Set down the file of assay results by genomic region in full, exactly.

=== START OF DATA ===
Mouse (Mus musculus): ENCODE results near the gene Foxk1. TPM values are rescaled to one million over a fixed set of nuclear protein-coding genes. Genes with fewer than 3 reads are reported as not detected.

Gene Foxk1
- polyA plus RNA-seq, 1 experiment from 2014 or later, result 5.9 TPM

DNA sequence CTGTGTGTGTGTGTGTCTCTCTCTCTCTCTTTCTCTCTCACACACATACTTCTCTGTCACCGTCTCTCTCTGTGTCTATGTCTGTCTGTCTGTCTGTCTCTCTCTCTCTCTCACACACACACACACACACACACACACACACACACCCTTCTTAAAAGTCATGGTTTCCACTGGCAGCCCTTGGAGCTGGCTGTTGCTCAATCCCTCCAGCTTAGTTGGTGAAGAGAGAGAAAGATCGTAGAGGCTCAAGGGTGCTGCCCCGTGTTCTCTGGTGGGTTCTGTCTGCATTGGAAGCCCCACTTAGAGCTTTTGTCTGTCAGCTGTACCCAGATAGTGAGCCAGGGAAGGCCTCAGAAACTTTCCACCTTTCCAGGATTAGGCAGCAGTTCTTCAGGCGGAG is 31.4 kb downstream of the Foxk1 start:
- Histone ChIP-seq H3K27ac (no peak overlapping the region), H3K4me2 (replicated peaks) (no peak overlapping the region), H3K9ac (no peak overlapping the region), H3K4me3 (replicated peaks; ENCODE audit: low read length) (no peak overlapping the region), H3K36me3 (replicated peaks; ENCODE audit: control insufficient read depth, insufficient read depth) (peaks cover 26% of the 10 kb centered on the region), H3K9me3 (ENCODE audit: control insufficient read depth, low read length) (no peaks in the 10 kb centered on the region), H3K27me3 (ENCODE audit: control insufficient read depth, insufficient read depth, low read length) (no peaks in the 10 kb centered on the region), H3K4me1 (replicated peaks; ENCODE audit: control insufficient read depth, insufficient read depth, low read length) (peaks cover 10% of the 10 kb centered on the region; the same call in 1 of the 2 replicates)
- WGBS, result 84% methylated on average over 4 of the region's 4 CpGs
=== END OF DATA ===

Mouse (Mus musculus): ENCODE results near the gene Foxk1. TPM values are rescaled to one million over a fixed set of nuclear protein-coding genes. Genes with fewer than 3 reads are reported as not detected.

Gene Foxk1
- polyA plus RNA-seq, 1 experiment from 2014 or later, result 5.9 TPM

DNA sequence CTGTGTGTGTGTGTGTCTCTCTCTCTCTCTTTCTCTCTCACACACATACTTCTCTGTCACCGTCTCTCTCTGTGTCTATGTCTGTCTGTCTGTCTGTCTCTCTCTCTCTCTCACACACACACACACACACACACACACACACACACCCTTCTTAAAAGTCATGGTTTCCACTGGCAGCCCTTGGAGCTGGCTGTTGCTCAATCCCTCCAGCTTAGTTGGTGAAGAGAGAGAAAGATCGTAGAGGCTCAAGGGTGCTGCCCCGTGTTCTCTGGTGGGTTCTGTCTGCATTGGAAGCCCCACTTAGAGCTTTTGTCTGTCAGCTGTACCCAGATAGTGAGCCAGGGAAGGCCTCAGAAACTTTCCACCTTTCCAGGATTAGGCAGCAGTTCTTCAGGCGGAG is 31.4 kb downstream of the Foxk1 start:
- Histone ChIP-seq H3K27ac (no peak overlapping the region), H3K4me2 (replicated peaks) (no peak overlapping the region), H3K9ac (no peak overlapping the region), H3K4me3 (replicated peaks; ENCODE audit: low read length) (no peak overlapping the region), H3K36me3 (replicated peaks; ENCODE audit: control insufficient read depth, insufficient read depth) (peaks cover 26% of the 10 kb centered on the region), H3K9me3 (ENCODE audit: control insufficient read depth, low read length) (no peaks in the 10 kb centered on the region), H3K27me3 (ENCODE audit: control insufficient read depth, insufficient read depth, low read length) (no peaks in the 10 kb centered on the region), H3K4me1 (replicated peaks; ENCODE audit: control insufficient read depth, insufficient read depth, low read length) (peaks cover 10% of the 10 kb centered on the region; the same call in 1 of the 2 replicates)
- WGBS, result 84% methylated on average over 4 of the region's 4 CpGs